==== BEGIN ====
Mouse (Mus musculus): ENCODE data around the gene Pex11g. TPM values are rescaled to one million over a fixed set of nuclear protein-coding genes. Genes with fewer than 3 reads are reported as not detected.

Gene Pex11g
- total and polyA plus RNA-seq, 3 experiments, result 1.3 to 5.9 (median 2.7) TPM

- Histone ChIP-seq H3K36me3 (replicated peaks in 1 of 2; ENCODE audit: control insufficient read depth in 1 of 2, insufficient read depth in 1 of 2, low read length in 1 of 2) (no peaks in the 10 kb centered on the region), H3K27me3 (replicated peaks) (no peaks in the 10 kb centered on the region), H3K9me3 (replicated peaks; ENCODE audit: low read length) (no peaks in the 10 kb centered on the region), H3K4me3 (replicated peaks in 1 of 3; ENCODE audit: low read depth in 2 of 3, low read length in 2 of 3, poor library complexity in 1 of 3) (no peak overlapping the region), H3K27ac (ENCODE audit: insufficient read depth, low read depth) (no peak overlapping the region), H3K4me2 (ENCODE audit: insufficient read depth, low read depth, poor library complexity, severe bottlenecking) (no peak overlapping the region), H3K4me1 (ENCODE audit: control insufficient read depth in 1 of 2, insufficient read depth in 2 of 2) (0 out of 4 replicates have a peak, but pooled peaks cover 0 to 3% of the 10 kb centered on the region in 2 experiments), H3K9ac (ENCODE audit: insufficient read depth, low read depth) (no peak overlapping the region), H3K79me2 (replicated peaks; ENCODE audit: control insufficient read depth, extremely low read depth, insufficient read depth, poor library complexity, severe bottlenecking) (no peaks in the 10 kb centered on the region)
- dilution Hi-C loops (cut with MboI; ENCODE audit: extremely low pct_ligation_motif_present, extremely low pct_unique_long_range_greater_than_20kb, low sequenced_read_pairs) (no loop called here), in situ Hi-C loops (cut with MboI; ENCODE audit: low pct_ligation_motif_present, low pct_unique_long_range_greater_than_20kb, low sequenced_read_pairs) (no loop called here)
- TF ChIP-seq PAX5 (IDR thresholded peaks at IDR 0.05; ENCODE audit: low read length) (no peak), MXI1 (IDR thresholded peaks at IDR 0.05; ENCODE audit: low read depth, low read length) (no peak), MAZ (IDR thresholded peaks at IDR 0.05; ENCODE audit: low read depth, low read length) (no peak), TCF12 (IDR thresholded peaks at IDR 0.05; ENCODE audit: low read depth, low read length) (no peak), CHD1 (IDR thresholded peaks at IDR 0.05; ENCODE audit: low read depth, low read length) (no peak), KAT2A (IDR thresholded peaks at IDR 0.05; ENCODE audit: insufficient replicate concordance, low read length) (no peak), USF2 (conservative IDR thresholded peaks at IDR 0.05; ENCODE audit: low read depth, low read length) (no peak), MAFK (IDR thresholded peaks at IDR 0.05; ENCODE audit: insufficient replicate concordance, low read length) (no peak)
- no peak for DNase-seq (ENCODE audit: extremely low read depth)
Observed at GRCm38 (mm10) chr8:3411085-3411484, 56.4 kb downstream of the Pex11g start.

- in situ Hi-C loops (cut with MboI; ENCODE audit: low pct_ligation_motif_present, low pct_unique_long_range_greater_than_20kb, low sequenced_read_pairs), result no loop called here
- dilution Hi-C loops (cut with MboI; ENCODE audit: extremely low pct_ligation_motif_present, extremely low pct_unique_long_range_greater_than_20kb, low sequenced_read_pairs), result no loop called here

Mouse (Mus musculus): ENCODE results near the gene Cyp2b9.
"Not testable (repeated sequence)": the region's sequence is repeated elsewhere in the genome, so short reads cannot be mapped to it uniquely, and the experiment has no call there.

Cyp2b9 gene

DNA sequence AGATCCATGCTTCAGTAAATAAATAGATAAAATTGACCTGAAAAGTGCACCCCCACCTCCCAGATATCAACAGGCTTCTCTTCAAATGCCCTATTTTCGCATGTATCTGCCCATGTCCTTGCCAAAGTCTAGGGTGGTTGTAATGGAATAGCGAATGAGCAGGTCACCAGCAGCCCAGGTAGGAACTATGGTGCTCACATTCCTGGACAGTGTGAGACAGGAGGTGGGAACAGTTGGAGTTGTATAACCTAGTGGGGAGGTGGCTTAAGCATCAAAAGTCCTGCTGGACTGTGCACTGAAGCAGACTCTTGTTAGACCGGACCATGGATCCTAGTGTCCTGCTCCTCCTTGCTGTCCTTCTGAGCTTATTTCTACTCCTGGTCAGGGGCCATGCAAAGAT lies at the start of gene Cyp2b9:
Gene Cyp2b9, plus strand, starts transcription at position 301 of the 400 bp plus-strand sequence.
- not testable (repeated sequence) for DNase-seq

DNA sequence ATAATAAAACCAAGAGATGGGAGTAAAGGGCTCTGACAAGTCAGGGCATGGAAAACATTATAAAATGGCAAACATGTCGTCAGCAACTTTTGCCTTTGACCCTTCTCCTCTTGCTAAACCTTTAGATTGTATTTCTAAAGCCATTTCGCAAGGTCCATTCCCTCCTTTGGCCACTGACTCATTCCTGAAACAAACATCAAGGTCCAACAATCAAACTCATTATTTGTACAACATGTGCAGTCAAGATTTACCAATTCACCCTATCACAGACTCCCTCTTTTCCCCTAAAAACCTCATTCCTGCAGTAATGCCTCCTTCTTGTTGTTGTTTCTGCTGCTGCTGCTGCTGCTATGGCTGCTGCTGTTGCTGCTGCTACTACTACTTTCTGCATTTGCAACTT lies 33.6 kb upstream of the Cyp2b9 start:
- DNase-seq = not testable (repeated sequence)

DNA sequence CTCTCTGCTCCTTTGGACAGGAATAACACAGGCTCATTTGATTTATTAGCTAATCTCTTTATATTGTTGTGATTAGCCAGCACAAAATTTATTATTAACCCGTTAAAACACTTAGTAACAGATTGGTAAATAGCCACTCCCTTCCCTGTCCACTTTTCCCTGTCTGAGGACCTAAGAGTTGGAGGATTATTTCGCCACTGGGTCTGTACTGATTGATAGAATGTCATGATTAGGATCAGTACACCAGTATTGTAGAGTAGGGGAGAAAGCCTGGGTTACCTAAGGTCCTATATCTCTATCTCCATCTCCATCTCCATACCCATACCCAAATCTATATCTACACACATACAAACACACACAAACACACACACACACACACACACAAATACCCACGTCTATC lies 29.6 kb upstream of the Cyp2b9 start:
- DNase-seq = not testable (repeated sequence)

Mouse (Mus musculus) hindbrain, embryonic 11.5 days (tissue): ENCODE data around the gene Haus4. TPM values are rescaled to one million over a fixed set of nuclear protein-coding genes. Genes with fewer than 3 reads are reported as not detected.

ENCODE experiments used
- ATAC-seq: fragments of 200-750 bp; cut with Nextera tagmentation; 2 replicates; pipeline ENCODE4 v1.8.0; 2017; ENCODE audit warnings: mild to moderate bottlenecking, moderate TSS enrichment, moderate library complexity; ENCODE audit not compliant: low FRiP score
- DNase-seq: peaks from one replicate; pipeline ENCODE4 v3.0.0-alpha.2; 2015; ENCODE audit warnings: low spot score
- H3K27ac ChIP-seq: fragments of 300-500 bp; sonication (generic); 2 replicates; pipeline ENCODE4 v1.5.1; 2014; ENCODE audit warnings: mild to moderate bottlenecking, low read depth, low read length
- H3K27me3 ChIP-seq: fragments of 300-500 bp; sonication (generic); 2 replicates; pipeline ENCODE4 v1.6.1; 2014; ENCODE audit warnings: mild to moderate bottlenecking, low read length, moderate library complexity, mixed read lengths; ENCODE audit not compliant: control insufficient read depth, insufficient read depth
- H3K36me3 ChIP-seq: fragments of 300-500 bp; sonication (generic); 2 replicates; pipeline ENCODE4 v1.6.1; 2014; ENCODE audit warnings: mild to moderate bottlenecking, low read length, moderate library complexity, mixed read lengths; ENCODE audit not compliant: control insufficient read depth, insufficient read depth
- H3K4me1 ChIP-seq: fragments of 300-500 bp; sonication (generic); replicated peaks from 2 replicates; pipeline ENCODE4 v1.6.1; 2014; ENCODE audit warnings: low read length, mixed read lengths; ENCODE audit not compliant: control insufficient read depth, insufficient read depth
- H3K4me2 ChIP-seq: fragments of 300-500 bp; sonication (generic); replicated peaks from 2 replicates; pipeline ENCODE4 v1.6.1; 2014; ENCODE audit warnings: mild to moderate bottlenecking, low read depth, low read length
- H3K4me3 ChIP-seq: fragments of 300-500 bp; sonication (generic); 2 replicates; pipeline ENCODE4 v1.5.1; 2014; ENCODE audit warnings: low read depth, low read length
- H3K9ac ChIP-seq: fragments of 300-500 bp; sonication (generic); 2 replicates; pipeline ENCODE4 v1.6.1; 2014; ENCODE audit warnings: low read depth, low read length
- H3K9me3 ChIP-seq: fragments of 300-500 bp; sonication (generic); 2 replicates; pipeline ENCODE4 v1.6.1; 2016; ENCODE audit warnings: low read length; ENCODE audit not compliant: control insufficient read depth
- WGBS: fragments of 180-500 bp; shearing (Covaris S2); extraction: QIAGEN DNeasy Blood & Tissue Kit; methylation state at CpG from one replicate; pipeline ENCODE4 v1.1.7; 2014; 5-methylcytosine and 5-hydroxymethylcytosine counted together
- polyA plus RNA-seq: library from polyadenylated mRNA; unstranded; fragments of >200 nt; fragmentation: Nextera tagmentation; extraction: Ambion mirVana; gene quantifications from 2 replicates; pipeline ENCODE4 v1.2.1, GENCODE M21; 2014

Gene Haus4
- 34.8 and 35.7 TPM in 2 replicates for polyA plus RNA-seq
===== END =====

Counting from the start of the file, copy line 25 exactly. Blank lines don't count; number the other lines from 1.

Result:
- H3K27ac ChIP-seq: fragments of 300-500 bp; sonication (generic); 2 replicates; pipeline ENCODE4 v1.5.1; 2014; ENCODE audit warnings: mild to moderate bottlenecking, low read depth, low read length